Following that guidance is not as simple as plugging the numbers into documents and procedures that are already on the books. States take into account several considerations when making decisions on exactly how to use EPA guidance. First and foremost, states are interested in reviewing the EPA’s work to ensure that studies referenced, methods used, and results reached align with state expectations for use in official regulation.
Beyond testing the rigor of the science behind the EPA’s guidance, states must determine how to address the intricacies of implementing a program that incorporates these cyanotoxin guidelines. Some of these specific pieces are not fully fleshed out in the national guidance.
For instance, what monitoring protocols should be required for facilities to determine if there is a risk of high levels of toxins, and who should fund this monitoring and the resulting laboratory tests? Is there capacity to run the necessary tests at labs in the state, and in a quick enough timeframe to make public health risk decisions? Are there health risks if concentrations exceed the epa guidance limits for five days, then below the limits for five days, and then return to high levels for six days?
What if concentrations are detected for 30 days in a row, but always below the health advisory limits? What message should local officials give the public if there are concentrations above the limit for young children but below the limit for adults (i.e., to avoid confusion is it better to issue a do-not-drink advisory for everyone whenever levels exceed limits for young children)?
State and local environmental and health officials are working through these and other considerations in preparation for this coming summer, with the understanding that climate change will likely bring warmer temperatures that may lead to more frequent occurrences. They foresee more frequent blooms in the future and want to be well-prepared.
Cyanobacteria blooms affect not just drinking water sources but also recreational waters. National guidance regarding potentially harmful concentrations of cyanotoxins for recreation is yet to be released: state and local officials continue to fend for themselves when making decisions to close recreational water bodies that may pose health risks due to HCBs.
Recreational scenarios are further complicated because there are multiple avenues of exposure occurring at once: swimmers might ingest some water, in addition to toxin exposure on their skins and by inhaling airborne droplets of affected water that are splashed up by motor boats or an energetic flutter-kicking swimmer.
The risks of cyanotoxin exposure via contact and inhalation are less well understood scientifically than exposure via ingestion, and the nature of the interactions between the three is even less clear. Recent research has also hypothesized connections between long-term exposure to HCBs and neurological diseases such as Alzheimer’s.
National regulations are expected within the next year, but the process that states will need to follow to implement those rules will probably be similar to that for current drinking water guidance. Even then, as with anatoxin in drinking water, there will likely be some toxins for which there is not enough information to set health advisories for recreational waters.
Many stakeholders have expressed gratitude to EPA for releasing guidance on cyanotoxins as a baseline, but it is just that: a baseline or foundation upon which state and local officials must continue to make informed, if still difficult, health and environmental management decisions based in part on incomplete information.
With so many unknowns, states look to each other in the search for the best ways to approach HCBs, an area of concern that spans the charges of both environmental and health agencies.
NEIWPCC’s role in the Northeast around HCBs has centered on its HAB Workgroup, which has grown into a forum for conversations and sharing of successful approaches around the region. One topic of concern has been coordination of consistent messaging and guidance across Northeast states for HCB issues.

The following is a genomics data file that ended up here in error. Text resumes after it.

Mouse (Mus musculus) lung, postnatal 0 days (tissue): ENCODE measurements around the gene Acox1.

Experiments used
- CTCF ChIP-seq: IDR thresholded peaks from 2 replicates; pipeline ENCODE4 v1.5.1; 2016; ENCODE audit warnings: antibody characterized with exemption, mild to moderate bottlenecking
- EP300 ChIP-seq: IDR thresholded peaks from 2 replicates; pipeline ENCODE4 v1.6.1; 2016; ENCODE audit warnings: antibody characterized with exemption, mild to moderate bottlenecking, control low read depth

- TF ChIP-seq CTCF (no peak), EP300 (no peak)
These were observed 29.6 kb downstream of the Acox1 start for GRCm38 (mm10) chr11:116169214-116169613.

For questions ranging from the toxicity of aquatic organisms in bloom-affected waters to potential exposure from via inhalation of aerosolized droplets of water with toxins, NEIWPCC’s HAB workgroup of state, federal, and local stakeholders has convened discussions to improve members’ understanding and coordinate efforts around cyanobacteria.
One of the first questions from communities with HCB-affected water bodies is, “What can we do to fix the problem, and how much will it cost us?” Unfortunately, cyanobacteria pose a problem that defies simple answers. Solutions that are effective in one water body are often far less so under other local or regional conditions. With high startup costs and a potential to make things worse rather than better, local and state officials are hesitant to try untested methods.
A subset of NEIWPCC’s Harmful Algal Bloom Workgroup has consequently been focusing on HCB control methods to develop a list of key considerations and characteristics of each. This material includes overview-level information on the science behind each of the methods, their costs, and any water body characteristics under which they may be more or less effective.
The resulting product is a first step for local managers wondering how to solve HCB issues on their lakes. Managers of affected water bodies will need to work closely with state permitting departments, and likely with lake management consultants as well, to implement an effective solution.
The HAB Workgroup has its work cut out for it this year. Its agenda will likely include the 2015 EPA drinking water guidance and any upcoming recreational guidance.
One subgroup is working on guidance and protocols for monitoring. Other projects simply involve compiling and organizing up-to-date information, such as a collection of practices by state and a list of laboratories that test for toxins. The workgroup also plans to compile case studies of various methods in action, both within the region and further afield. The group has also considered documenting blooms regionally for informational and reporting purposes.
The group will continue to assess what has worked and what policies and procedures may need to be changed based on emerging science and experience. In an evolving field like HCBs, officials must make many choices using the information available to them. The HAB Workgroup will continue to provide the region’s experts with as much information as possible to inform these decisions and protect the health of water bodies and citizens in the Northeast.
Daniel Peckham was an environmental analyst in NEIWPCC’s Water Quality Division from 2014 to 2016.